Since I wrote that post, the metals and mining stocks have begun to stage a turnaround. To recap, the mining group is showing signs of being overly beaten up and washed out. This chart of XME, the mining ETF, against the market shows that it is trading at or near investor capitulation levels relative to its long-term history.
Take a look at the shorter term one-year relative chart of XME vs. SPY. The miners are starting to show some positive relative strength against SPY. Is that the sign of a nascent recovery?
Similarly, gold stocks are highly unloved against bullion. I have not been a big fan of buying gold stocks for gold bulls (see Where is the leverage to gold?), but in this case a long gold stock/short bullion position is likely to have much better risk/return profile than any time in the recent past.
Shorter term, however, my inner trader is still watching this pair of a relative turnaround as the HUI/Gold pair remains in a relative downtrend.
On the other hand, I can't say I am overly bullish on gold itself. The silver/gold ratio, which is a measure of the speculative interest in precious metals, is stuck in the middle of its historical band indicating neither excessive bullishness nor excessive bearishness on the PM complex.
Nevertheless, I am seeing signs of a capitulation, or washout, in investor sentiment. Here in Canada, the chart of the junior Venture Exchange Index against the more senior TSX Index shows that the ratio is at or near levels indicating investor capitulation in the juniors, which are mostly junior resource companies.
Not enough energy in Energy?
In my last post on this topic, I was more constructive on the energy sector as the sector was showing signs of a relative strength turnaround. Since then, the sector remains range-bound against the market and appears to be consolidating sideways on a relative basis.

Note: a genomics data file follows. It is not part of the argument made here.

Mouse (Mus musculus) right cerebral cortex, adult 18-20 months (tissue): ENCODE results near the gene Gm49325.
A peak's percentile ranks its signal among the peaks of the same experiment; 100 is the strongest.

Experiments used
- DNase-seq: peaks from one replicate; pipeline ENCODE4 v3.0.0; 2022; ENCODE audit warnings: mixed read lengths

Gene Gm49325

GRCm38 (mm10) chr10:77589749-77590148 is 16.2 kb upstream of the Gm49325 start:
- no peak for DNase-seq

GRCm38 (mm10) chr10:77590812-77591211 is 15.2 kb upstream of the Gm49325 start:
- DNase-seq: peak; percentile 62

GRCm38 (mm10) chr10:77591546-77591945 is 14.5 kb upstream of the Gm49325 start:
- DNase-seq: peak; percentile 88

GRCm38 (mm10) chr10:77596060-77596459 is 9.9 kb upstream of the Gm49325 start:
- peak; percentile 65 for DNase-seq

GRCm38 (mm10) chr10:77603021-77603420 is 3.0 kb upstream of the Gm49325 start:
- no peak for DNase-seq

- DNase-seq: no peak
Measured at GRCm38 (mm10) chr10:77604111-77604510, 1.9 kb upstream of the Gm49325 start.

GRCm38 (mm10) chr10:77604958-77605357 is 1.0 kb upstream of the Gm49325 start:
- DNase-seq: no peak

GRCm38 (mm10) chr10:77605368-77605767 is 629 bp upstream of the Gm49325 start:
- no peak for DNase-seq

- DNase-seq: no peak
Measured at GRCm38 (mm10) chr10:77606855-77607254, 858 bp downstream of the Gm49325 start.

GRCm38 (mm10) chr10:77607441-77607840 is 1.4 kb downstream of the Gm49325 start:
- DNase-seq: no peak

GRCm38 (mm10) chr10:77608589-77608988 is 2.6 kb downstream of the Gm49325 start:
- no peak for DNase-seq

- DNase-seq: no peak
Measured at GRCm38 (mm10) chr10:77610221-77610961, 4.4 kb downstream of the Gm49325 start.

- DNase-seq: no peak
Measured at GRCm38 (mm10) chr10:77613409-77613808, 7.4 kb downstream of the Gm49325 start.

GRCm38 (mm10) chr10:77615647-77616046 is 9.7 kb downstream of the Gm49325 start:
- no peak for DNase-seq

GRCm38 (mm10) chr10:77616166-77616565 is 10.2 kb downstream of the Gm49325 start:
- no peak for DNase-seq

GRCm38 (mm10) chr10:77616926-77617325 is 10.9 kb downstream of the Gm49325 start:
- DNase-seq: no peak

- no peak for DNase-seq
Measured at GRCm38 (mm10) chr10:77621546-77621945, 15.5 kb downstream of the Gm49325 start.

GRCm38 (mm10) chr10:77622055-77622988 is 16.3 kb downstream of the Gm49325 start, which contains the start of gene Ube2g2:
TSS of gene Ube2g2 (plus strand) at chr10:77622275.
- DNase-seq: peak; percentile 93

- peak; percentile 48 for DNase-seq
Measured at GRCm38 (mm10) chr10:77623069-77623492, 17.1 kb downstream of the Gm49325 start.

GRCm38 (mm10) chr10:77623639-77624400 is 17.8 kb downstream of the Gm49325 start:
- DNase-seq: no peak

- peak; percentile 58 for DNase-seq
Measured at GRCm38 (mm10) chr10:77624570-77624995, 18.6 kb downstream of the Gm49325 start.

The price of Brent crude confirms my observation about the range bound, or sideways consolidation pattern shown by energy stocks.
At this point in time, the energy sector may not have enough energy, or momentum, to present itself as the new emerging leadership sector.
As I write these word, the markets have a risk-off reaction over the Cyprus news. EUR is plummeting against all currencies and against JPY in particular; USD is up: ES is falling and gold is up marginally but a base metal like copper is down. While the initial market reaction isn't necessary the sustainable reaction, the Cypriot event may serve as a catalyst for the resource sectors (and the metals in particular) to stage a turnaround and present themselves as the new market leadership. It will also prove to be an important market test for the price of gold (and the gold bugs), to see whether investors flock to USD assets or to gold in this instance of an unexpected eurozone
Cam Hui is a portfolio manager at Qwest Investment Fund Management Ltd. ("Qwest"). This article is prepared by Mr. Hui as an outside business activity. As such, Qwest does not review or approve materials presented herein. The opinions and any recommendations expressed in this blog are those of the author and do not reflect the opinions or recommendations of Qwest.
None of the information or opinions expressed in this blog constitutes a solicitation for the purchase or sale of any security or other instrument. Nothing in this article constitutes investment advice and any recommendations that may be contained herein have not been based upon a consideration of the investment objectives, financial situation or particular needs of any specific recipient. Any purchase or sale activity in any securities or other instrument should be based upon your own analysis and conclusions. Past performance is not indicative of future results. Either Qwest or Mr. Hui may hold or control long or short positions in the securities or instruments mentioned.